Can technology create an online banking experience more personal than a branch visit?

By Priya Iyer | 11 October 2017

One of the many conveniences of banking today is that it’s largely self-service. Customers manage a growing number of transactions at an ATM, use their phones to check balances, pay bills, move money and organise their finances, all without having to go into a branch or interact with a customer service agent. Many customers are more than happy to do their own online research and manage their own transactions, but their customer service expectations for the online channel are being shaped by what they see in other sectors, particularly retail shopping. And banks should take note.

The banking sector is a long way behind retail, for example, when it comes to delivering customer service across multiple channels. In retail, businesses have invested in live engagement technology to serve customers using video chat direct from the retail websites. It’s a strategic investment to differentiate and to offer an online service that closely replicates the customer service in store. In banking, although mobile and other online transactions are increasing year on year, the personal service available in a branch is somewhat lacking in the customer’s online banking experience. 

Of course, many banking services are still not managed remotely and require a customer to visit a branch in person, usually to meet a specialist advisor or to present passports and other personal documentation. But with branches closing and specialist advisors often only available infrequently at each branch, customers are demanding higher levels of service and asking why some services can’t be offered online and at times to suit the customer and not the bank.

The simple answer is that they can. And a growing number of banks in Europe are investing in technology to extend the number of services available digitally and to improve the level of customer service offered online.  Technology is ranging from tools to route a customer to the correct place on the website, to text chatting with a real agent to seeing the advisor on screen using video chat technology. And it’s here that banks can really differentiate.

A live engagement platform, allows a bank to offer customers personal advice and discuss complex products without leaving the comfort of their home and with broader opening times than a retail branch could offer. What’s more, video chat technology  allows the agent to share screens with the customer, check multiple forms of ID using two-way live video, open new accounts and complete complex mortgage application forms without having to visit the branch. It’s a personal service at times to suit the customer and not the bank.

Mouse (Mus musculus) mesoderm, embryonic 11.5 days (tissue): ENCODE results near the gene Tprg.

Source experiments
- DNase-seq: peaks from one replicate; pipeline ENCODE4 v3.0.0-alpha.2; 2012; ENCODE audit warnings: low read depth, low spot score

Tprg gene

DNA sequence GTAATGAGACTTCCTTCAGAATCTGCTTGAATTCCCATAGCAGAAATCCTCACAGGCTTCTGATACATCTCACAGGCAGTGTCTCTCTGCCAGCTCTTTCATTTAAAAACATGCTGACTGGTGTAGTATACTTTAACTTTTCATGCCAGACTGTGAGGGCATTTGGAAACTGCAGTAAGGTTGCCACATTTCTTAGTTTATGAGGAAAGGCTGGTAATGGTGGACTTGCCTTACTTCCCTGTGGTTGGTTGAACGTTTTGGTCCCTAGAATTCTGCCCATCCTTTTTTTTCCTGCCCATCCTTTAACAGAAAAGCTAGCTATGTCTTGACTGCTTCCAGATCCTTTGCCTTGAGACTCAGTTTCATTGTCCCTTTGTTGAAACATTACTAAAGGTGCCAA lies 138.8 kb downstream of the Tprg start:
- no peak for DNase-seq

There are many benefits to adding a live engagement platform to online banking, and the simplest is that customers value it. Live video chat has the highest customer satisfaction rating across all channels used by customers to interact with their banks, including text, phone and social media. 92% of customers reported satisfaction with using a live chat feature to seek advice or solutions to a problem, particularly when the service allows them to reach their advisor outside of business hours. And with consumers increasingly believing that service businesses need to be available 24/7, live chat brings a bank closer to that goal.

And banks too are able to better utilise their experts, making them available to customers online and from one central location rather than having experts travel from branch to branch to meet customers in person, and often at times that are not convenient for the customer.

More people than ever use their mobile devices for banking services, with customers visiting a branch only seven times a year on average, according to industry analysts CACI. By 2022, they predict that the average will drop to four visits each year. The branch will still have a role to play, but customers now want to interact wherever and whenever and they expect their banking services to be as convenient and customer-focused. It’s time for banks to shape their online services around the expectations of the customer – and that means adopting live engagement technology and hiring real people on the website to help build relationships and sales.